Householder picked two freshman legislators he helped elect, state Reps. Jamie Callender, of Lake County, and Shane Wilkin, of Highland County, to carry the legislation. In April 2019, House Bill 6 was introduced. The legislation would raise more than $1 billion for two nuclear plants owned by FirstEnergy Solutions, a former FirstEnergy subsidiary. He argued the money would save the jobs of the plants’ thousands of workers, and secure Ohio’s diversity of energy sources.
As far back as May 2018, Juan Cespedes, a lobbyist for FirstEnergy Solutions, had written in a Word document that Householder was “willing to work on energy legislation” and was “traditionally close” to FirstEnergy. In a September 2018 document, Cespedes wrote that FirstEnergy should continue to support the “Householder caucus” because “Householder has a history of favorably rewarding those who provide both early and late money into his efforts.”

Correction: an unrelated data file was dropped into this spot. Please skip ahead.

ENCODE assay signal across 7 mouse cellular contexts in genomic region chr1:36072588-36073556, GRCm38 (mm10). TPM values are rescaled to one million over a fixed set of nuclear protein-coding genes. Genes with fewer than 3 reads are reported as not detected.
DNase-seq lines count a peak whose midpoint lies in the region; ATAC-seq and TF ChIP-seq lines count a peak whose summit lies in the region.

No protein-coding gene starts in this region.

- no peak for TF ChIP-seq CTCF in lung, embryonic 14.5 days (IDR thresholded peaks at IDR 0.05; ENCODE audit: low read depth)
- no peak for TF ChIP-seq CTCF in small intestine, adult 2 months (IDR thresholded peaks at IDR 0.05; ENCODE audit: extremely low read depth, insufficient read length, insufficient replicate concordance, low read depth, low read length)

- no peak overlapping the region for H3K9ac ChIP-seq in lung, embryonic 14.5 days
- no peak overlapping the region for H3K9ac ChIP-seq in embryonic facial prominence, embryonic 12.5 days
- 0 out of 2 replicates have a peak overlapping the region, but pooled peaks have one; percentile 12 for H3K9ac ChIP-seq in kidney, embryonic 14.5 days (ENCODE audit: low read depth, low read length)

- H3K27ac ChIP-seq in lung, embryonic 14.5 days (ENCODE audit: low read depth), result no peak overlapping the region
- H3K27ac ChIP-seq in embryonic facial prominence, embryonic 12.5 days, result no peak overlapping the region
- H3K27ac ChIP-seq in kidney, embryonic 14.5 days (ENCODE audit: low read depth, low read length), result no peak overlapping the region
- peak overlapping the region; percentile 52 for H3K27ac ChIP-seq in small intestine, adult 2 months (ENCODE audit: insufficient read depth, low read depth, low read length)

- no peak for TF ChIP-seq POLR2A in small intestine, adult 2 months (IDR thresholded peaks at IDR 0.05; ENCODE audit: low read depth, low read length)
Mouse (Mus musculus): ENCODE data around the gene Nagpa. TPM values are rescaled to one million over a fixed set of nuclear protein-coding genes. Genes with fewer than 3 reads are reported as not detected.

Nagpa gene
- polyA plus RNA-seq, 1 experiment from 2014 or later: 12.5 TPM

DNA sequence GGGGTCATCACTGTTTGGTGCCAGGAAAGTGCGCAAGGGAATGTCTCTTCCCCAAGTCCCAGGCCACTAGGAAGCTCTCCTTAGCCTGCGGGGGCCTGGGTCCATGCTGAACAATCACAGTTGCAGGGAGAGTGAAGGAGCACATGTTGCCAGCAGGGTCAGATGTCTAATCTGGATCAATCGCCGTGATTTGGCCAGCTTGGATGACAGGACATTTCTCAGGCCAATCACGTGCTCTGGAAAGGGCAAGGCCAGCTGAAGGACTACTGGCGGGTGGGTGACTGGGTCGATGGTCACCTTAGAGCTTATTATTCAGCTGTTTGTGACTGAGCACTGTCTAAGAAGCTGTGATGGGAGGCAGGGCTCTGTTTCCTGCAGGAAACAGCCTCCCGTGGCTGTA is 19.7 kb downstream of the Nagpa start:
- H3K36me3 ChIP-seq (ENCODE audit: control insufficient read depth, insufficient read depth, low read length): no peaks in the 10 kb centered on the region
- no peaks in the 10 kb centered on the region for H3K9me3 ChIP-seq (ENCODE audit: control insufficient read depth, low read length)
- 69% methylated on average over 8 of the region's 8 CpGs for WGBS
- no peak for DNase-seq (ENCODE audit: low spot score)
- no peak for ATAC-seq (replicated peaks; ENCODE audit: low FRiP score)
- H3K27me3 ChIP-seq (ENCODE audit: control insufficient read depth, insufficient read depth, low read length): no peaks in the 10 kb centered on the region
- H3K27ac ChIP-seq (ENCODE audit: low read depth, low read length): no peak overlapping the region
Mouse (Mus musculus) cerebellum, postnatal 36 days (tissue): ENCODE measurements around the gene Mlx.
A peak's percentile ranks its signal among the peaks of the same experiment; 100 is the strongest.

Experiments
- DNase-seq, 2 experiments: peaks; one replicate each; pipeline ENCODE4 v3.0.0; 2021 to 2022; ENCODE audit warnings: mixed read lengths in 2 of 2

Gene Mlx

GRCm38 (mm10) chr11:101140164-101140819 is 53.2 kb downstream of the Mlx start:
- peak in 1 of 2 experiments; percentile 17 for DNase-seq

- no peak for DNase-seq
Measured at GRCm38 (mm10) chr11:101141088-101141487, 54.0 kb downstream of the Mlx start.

Cespedes wrote in the document that FirstEnergy CEO Chuck Jones had spoken with Householder “where (Jones) suggested that we (FirstEnergy Solutions) would/should independently support him” as well.
The complaint documents how Householder and his team pressured reluctant lawmakers to vote “yes.” In one instance, an FBI agent was interviewing a representative when Householder texted them.
The lawmaker had been telling the agent that Clark, the lobbyist supporting Householder, had warned him to vote “yes.” They weren’t sure whether to take it as advice from a friend or a threat.
The representative then received a text from Householder that said: “I really need you to vote yes on HB 6, it means a lot to me. Can I count on you?”
The representative showed the text to the FBI agents. After reiterating he would vote “no,” Householder responded: “I just want you to remember — when I needed you — you weren’t there. twice.”
The next day, House Bill 6 passed. Later, an intermediary told the unnamed representative Householder wanted the texts deleted.